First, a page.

returned from their perilous day time bombing missions over Europe
during those dark days of the Second World War.
The theme of
graceful flying continued with a display from The Classic
Formation with their polished trio of C-47 and Beech 18’s.
The Flying Legends regular shone
and shimmered their way through the display in the bright July
sunlight before returning into the circuit to land.
The pace picked
back up with a “North Africa” theatre air demonstration between
The Fighter Collections P-40F Warhawk and the Aircraft Restoration
Company’s Hispano Buchon.
The Buchon looked fantastic in
its new, but temporary battle worn desert camouflage to represent
Bf 109E-7 “Black 8”.
The display represented aerial
dogfights of the day; with the Warhawk ultimately prevailing over
is axis adversary, with the Buchon switching on the smoke before
ending the display.
It must be said that the aircraft
paintwork undertaken by Peter Medley at Flying Colours was
fantastic to see, giving a great sense of a battle worn airframe.
Duxford is well
renowned for its historical ties to the Battle of Britain given
that it was the home of No. 19 Squadron Spitfires during the
Battle, and this often reflects in the flying displays.
Flying Legends was no exception,
with a beautiful Battle of Britain flypast consisting of the
Worlds only flying Bristol Blenheim and 3 mk i / ia Spitfires all
lead by 5 Hurricanes, an undisputedly glorious sight.
quickly dispersed and each element of the group performed their
own display to the adoring crowds.
Such a gathering of aircraft is
always a glorious sight to behold but one may have thought this
display would be more suitable for the September show, which is
aptly named “The Battle of Britain Show”; perhaps this is simply a
taste of what is to come in September.
The star of the
show for many was the presence of “The Horsemen”, the World’s only
P-51 display team.
This years Flying Legends was the
first time the UK had seen the Horsemen since 2013; definitely a
most welcome return.
Following an incident with the
canopy of P-51B on the Saturday show of Legends, a last minute
change was made with the display to now include a third “D” model
in the form of “Miss Helen”, flying alongside “Frenessi” and
An outstanding display with
impeccable precision flying, including a number of low level
sweeping run ins from the West end of the flight line.
This years Flying
Legends also saw the return of an Air Racing section, a repeat of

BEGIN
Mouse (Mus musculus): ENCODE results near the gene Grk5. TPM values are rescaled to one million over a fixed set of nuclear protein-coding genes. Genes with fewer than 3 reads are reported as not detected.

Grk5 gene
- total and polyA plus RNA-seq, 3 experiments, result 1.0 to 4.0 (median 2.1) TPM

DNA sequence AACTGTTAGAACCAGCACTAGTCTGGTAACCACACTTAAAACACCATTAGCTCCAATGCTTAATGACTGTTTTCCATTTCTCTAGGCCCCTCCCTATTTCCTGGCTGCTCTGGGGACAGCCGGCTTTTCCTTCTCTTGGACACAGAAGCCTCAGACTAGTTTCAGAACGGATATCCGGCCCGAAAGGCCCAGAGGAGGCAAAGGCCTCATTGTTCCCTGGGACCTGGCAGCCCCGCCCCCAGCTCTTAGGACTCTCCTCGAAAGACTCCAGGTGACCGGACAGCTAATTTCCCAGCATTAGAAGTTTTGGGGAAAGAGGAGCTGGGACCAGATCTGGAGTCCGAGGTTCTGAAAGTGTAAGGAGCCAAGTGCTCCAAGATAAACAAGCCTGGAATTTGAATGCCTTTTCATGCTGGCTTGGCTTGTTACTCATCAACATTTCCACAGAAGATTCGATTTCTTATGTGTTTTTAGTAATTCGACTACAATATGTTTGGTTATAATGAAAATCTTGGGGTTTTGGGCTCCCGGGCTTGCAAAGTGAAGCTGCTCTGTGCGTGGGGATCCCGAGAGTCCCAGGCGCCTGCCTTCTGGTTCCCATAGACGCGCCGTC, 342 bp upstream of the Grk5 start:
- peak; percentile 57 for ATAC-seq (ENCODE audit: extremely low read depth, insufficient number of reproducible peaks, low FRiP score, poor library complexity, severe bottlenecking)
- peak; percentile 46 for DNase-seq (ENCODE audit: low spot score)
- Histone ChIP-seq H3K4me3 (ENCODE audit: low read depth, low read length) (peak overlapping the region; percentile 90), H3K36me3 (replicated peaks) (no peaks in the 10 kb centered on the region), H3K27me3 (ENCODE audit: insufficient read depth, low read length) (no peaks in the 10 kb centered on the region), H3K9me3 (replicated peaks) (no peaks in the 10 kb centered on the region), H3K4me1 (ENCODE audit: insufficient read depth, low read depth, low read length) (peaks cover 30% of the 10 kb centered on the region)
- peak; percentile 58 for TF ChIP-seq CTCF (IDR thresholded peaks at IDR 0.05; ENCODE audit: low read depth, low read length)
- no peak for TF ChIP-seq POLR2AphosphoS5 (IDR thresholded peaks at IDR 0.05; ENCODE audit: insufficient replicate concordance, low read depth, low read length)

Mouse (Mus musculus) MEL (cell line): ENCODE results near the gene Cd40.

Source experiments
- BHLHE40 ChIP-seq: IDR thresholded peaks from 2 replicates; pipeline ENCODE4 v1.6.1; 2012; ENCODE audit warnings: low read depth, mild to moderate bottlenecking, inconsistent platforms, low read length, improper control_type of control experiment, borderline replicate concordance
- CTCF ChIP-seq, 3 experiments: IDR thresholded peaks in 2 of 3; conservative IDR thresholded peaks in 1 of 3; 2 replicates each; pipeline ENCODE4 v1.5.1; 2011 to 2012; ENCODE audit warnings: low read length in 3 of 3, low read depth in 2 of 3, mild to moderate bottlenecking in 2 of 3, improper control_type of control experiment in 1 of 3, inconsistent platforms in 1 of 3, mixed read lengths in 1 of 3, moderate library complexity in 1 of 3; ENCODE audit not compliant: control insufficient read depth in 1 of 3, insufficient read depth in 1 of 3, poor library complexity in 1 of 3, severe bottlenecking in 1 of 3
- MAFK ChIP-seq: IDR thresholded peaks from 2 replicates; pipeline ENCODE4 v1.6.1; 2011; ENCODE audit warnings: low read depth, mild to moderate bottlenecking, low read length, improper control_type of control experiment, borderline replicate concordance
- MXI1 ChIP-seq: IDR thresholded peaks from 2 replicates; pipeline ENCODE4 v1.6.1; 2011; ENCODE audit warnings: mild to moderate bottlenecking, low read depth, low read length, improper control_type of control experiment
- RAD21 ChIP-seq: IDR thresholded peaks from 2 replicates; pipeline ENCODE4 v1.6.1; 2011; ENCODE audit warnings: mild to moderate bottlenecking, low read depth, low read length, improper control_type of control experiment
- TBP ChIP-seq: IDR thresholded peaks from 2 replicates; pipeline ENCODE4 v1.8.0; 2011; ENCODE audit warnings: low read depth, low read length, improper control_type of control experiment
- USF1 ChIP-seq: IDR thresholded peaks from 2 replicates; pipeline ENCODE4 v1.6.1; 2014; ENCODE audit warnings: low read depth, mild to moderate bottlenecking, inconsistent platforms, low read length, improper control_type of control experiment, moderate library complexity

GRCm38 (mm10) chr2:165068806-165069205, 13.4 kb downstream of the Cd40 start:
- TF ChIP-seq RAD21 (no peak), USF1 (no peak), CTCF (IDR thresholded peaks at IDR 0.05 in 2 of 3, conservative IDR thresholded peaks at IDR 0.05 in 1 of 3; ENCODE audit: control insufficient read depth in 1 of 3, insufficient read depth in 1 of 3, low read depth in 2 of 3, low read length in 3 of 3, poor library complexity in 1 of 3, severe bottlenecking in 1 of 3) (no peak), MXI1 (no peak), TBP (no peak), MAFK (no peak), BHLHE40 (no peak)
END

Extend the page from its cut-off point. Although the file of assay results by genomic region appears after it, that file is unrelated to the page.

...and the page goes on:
a display seen earlier in the year at May’s Air Festival Show, a
minor difference but with the addition of a Mystery Ship and
Cosmic Wind, definitely a change of pace from the previous act.
A classy looking line up of
beautiful airframes including the Shuttleworth based De Havilland
Comet is always a welcome sight.
As the show progressed towards its finale
the crowds got the chance to see a few more displays including a
spirited performance form a single C-47 as well as further Naval
display consisting of The Fighter Collections FM-2 Wildcat, which
put on a high energy performance alongside a gentle lower level
display from Plane Sailing’s PBY Catalina.
distinctive Balbo is always a unique display of massed
airframes filling the skies with a loud roar of piston power,
with this year being no exception.
It can be said that over the
years the number of participating aircraft has dropped in
number, never the less it is still an impressive site to see
the line of vintage warbirds flying along the crowd line.
This years Balbo was tinged
with sadness with TF-5D “Miss Velma” having to make an
emergency landing in a field.
Luckily no one was hurt and
the pilot walked away from the stricken Mustang, which has
since been recovered.
As always, Flying Legends draws in
crowds from all over the world with this year being no
Its always a pleasure to walk
around the show ground and listen to all the different accents
and languages spoken by the show visitors and is truly a
testament to both the effort and planning put into the show by
The Fighter Collection and the strength and popularity of the
international Warbird scene, and long may it continue.
Here is looking forward to
next years Flying Legends.
by Jonathan Wintle